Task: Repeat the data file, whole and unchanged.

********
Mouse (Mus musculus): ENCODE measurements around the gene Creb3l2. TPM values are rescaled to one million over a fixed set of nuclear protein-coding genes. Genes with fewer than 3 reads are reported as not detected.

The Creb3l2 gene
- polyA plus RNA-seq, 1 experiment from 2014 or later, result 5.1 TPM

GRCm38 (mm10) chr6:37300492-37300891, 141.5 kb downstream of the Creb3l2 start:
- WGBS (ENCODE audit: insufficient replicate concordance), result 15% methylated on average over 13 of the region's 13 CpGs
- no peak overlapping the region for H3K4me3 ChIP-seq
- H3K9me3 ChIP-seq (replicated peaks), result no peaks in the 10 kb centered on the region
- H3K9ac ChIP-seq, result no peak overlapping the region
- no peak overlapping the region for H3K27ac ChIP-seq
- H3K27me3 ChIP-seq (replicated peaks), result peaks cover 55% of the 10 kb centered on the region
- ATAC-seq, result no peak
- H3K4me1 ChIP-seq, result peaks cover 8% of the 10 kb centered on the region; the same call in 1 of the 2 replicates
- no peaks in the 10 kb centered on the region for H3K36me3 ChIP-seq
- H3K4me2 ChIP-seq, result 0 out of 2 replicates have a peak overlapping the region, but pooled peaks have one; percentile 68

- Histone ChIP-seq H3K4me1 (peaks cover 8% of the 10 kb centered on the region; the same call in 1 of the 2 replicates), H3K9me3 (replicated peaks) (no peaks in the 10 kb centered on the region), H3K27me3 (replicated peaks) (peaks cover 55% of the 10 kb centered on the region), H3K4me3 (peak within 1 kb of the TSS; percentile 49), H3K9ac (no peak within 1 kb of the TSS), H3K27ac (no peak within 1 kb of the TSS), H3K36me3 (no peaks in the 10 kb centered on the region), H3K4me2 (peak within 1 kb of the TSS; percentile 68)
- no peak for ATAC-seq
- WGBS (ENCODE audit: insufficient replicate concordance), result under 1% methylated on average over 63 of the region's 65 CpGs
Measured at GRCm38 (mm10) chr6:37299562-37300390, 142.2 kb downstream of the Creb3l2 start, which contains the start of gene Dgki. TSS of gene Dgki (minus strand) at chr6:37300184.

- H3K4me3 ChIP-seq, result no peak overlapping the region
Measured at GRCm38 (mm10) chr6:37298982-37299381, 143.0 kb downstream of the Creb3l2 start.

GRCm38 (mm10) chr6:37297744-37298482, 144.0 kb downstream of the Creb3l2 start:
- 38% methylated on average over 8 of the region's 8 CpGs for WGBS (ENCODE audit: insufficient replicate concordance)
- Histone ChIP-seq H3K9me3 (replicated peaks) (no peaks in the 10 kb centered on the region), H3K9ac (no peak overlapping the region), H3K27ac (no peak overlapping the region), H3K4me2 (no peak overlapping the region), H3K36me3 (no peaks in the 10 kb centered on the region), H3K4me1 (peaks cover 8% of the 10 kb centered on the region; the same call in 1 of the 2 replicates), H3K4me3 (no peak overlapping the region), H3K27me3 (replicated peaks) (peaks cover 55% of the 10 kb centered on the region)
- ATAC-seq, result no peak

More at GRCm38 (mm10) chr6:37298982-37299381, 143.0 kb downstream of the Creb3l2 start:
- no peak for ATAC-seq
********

Mouse (Mus musculus): ENCODE measurements around the gene Creb3l2. TPM values are rescaled to one million over a fixed set of nuclear protein-coding genes. Genes with fewer than 3 reads are reported as not detected.

The Creb3l2 gene
- polyA plus RNA-seq, 1 experiment from 2014 or later, result 5.1 TPM

GRCm38 (mm10) chr6:37300492-37300891, 141.5 kb downstream of the Creb3l2 start:
- WGBS (ENCODE audit: insufficient replicate concordance), result 15% methylated on average over 13 of the region's 13 CpGs
- no peak overlapping the region for H3K4me3 ChIP-seq
- H3K9me3 ChIP-seq (replicated peaks), result no peaks in the 10 kb centered on the region
- H3K9ac ChIP-seq, result no peak overlapping the region
- no peak overlapping the region for H3K27ac ChIP-seq
- H3K27me3 ChIP-seq (replicated peaks), result peaks cover 55% of the 10 kb centered on the region
- ATAC-seq, result no peak
- H3K4me1 ChIP-seq, result peaks cover 8% of the 10 kb centered on the region; the same call in 1 of the 2 replicates
- no peaks in the 10 kb centered on the region for H3K36me3 ChIP-seq
- H3K4me2 ChIP-seq, result 0 out of 2 replicates have a peak overlapping the region, but pooled peaks have one; percentile 68

- Histone ChIP-seq H3K4me1 (peaks cover 8% of the 10 kb centered on the region; the same call in 1 of the 2 replicates), H3K9me3 (replicated peaks) (no peaks in the 10 kb centered on the region), H3K27me3 (replicated peaks) (peaks cover 55% of the 10 kb centered on the region), H3K4me3 (peak within 1 kb of the TSS; percentile 49), H3K9ac (no peak within 1 kb of the TSS), H3K27ac (no peak within 1 kb of the TSS), H3K36me3 (no peaks in the 10 kb centered on the region), H3K4me2 (peak within 1 kb of the TSS; percentile 68)
- no peak for ATAC-seq
- WGBS (ENCODE audit: insufficient replicate concordance), result under 1% methylated on average over 63 of the region's 65 CpGs
Measured at GRCm38 (mm10) chr6:37299562-37300390, 142.2 kb downstream of the Creb3l2 start, which contains the start of gene Dgki. TSS of gene Dgki (minus strand) at chr6:37300184.

- H3K4me3 ChIP-seq, result no peak overlapping the region
Measured at GRCm38 (mm10) chr6:37298982-37299381, 143.0 kb downstream of the Creb3l2 start.

GRCm38 (mm10) chr6:37297744-37298482, 144.0 kb downstream of the Creb3l2 start:
- 38% methylated on average over 8 of the region's 8 CpGs for WGBS (ENCODE audit: insufficient replicate concordance)
- Histone ChIP-seq H3K9me3 (replicated peaks) (no peaks in the 10 kb centered on the region), H3K9ac (no peak overlapping the region), H3K27ac (no peak overlapping the region), H3K4me2 (no peak overlapping the region), H3K36me3 (no peaks in the 10 kb centered on the region), H3K4me1 (peaks cover 8% of the 10 kb centered on the region; the same call in 1 of the 2 replicates), H3K4me3 (no peak overlapping the region), H3K27me3 (replicated peaks) (peaks cover 55% of the 10 kb centered on the region)
- ATAC-seq, result no peak

More at GRCm38 (mm10) chr6:37298982-37299381, 143.0 kb downstream of the Creb3l2 start:
- no peak for ATAC-seq